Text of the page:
• it allows you to produce full color, high-impact advertisements featuring pictures and text that would be expensive to print and distribute for near nothing;
  • it allows you to promote you site by allowing interested parties to find you through internet searches;
  • it greatly reduces the need for print advertising since you’ll be able to list your web site URL on any print ad (and your business cards) and let people access far more information than you probably would have wanted to pay for space to print;
  • it allows non-invasive means for individuals to contact you, submit information, and get replies — you don’t have to invest in an answering service, or drop everything you’re doing to take a call — electronic messaging fits your schedule and the schedule of your customers; and
  • it helps you create a professional image; and assure your customers that you’re here to stay.

My web design business will be based at ddress.net; and my slogan will be

Your @ddress on the net!

I’ll try and make it simple for people to understand the costs involved and help them achieve a low cost, potentially high return means of non-invasive and sustainable advertising that may provide a means of growing their business.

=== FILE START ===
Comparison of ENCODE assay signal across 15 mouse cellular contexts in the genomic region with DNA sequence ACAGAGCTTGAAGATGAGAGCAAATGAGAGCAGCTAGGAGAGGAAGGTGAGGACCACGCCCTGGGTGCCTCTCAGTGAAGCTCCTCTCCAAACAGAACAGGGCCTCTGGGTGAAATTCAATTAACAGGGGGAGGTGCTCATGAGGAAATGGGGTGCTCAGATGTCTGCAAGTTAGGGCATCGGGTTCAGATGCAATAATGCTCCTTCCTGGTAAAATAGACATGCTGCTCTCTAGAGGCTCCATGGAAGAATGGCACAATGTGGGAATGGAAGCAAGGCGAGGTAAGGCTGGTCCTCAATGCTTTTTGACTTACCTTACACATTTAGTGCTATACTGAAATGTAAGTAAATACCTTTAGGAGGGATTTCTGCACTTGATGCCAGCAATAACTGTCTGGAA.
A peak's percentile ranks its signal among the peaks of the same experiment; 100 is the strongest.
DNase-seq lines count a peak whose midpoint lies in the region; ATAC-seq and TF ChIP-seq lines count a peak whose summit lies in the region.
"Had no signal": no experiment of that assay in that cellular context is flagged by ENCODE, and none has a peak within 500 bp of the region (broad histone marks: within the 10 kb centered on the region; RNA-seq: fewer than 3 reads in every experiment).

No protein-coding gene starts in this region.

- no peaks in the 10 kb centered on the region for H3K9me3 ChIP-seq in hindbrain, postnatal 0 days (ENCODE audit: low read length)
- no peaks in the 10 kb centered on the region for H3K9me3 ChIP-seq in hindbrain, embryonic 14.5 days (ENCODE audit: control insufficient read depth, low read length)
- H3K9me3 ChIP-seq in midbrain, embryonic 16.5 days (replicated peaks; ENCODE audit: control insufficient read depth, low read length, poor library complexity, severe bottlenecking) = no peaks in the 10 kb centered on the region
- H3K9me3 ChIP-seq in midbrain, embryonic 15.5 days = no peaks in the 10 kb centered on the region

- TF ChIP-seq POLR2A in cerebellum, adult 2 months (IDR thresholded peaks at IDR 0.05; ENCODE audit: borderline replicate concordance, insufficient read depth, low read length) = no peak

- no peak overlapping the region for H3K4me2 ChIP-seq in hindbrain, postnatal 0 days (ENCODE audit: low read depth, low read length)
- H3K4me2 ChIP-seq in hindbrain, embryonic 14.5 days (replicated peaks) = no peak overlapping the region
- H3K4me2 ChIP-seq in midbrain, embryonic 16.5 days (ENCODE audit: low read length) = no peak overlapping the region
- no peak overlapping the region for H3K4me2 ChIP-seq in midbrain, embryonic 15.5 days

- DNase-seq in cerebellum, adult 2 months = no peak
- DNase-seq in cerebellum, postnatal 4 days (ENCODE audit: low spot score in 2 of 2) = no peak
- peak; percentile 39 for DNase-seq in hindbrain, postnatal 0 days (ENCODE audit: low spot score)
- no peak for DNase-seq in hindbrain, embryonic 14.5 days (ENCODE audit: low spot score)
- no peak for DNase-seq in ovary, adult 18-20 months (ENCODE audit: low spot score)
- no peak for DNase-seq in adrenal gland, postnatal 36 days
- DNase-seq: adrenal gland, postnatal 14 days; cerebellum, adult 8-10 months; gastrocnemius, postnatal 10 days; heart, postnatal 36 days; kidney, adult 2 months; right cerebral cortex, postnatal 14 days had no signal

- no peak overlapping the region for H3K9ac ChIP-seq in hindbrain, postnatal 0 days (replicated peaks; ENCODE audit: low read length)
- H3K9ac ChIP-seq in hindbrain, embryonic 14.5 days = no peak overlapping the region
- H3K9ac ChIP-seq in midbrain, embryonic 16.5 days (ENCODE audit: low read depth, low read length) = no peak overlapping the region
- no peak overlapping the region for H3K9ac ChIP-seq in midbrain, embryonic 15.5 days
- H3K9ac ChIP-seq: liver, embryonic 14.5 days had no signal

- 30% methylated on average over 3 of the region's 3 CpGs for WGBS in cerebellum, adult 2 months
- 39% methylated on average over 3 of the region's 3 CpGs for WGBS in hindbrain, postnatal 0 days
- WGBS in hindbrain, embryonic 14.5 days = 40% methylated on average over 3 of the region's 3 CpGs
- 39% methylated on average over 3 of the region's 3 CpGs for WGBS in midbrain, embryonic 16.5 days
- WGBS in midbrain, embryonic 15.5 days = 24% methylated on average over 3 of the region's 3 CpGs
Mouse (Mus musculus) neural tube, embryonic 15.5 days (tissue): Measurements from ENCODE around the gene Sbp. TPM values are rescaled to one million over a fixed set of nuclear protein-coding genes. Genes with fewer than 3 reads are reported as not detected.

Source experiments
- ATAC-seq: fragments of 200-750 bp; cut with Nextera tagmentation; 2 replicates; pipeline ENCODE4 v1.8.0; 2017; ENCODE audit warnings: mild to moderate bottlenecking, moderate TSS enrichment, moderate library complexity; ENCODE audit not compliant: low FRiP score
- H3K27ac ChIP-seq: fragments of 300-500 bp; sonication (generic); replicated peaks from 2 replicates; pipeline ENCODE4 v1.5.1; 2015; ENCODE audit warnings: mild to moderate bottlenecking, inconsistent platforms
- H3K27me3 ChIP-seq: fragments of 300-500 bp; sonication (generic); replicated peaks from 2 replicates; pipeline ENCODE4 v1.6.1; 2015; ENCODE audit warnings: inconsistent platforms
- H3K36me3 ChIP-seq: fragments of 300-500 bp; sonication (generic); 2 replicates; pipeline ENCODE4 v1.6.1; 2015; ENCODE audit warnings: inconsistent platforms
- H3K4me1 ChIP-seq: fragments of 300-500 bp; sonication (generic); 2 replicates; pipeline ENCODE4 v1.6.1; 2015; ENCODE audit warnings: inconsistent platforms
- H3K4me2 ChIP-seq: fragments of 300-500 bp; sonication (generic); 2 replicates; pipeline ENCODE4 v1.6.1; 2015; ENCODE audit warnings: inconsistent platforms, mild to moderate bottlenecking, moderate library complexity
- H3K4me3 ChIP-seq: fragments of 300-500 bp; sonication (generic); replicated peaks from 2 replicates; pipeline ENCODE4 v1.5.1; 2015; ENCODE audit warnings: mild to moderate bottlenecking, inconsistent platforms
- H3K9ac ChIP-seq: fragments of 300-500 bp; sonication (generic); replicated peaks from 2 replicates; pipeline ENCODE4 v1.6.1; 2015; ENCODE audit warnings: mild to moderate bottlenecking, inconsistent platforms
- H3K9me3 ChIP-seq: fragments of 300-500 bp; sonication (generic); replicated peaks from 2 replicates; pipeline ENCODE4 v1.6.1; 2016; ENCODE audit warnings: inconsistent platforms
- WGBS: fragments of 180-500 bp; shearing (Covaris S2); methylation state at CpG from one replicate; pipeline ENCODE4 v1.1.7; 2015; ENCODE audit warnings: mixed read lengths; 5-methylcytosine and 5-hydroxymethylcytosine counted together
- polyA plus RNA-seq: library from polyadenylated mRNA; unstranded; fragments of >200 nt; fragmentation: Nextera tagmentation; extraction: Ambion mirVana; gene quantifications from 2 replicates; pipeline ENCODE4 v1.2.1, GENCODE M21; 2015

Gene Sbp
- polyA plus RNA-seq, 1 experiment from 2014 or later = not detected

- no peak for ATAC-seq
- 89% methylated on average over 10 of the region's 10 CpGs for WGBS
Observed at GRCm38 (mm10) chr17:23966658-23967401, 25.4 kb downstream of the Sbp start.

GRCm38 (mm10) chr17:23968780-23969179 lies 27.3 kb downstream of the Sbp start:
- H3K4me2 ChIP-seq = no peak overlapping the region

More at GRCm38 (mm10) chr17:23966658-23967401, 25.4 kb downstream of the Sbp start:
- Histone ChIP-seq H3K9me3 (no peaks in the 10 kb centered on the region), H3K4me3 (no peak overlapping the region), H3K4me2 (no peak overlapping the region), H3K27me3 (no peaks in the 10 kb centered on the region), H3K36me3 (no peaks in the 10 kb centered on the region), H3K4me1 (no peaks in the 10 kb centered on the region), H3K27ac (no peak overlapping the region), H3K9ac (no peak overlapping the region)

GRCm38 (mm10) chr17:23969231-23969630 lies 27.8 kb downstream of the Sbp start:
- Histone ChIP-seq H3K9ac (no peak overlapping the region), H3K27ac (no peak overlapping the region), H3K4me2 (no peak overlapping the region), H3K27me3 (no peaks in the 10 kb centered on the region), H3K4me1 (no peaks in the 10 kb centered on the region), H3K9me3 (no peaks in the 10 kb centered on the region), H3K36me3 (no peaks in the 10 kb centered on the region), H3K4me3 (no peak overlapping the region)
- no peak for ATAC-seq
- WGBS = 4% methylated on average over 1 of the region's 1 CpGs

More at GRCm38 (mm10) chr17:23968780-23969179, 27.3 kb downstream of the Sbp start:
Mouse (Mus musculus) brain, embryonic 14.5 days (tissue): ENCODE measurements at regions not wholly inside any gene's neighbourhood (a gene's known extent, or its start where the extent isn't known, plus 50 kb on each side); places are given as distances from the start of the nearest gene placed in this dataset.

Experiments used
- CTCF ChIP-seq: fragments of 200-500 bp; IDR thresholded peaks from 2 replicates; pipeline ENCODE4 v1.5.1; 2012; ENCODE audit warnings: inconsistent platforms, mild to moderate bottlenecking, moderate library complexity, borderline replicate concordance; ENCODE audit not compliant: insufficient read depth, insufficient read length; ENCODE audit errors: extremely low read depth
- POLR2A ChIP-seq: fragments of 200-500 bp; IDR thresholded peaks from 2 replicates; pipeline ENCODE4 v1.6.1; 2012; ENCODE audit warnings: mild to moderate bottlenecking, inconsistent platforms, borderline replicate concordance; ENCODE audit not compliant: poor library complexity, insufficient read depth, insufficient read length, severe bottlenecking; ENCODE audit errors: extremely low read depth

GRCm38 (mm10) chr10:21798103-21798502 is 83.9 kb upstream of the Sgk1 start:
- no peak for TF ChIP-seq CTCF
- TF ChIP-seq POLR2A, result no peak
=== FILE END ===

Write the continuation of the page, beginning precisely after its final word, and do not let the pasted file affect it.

So let me develop a web site for you; register a domain name for you; host a web site for you; setup email for you; and have the major search engines index your site… at a very affordable price, with no lengthy commitments — simply and honestly.


This is not education, and certainly does not represent true value…

The following letter was sent to:

  • Edward Meadows, President, Pensacola State College
  • Danny Steele, Department Head, Engineering Tech Programs, Pensacola State College
  • Chad Andrea, Professor, Pensacola State College

10 December 2013



Pensacola State College
1000 College Blvd
Pensacola, FL  32504

SUBJ:  CGS1061C – Introduction to Computers in Technology


Over the course of the last fifteen weeks I’ve read and reviewed the materials required by CGS1061C Introduction to Computers in Technology published by Cengage Learning; ISBN-13: 978-1-133-62973-3 Computer Literacy BASICS: A Comprehensive Guide to IC3, Fourth Edition by Connie Morrison and Dolores Wells; $162.95 (list).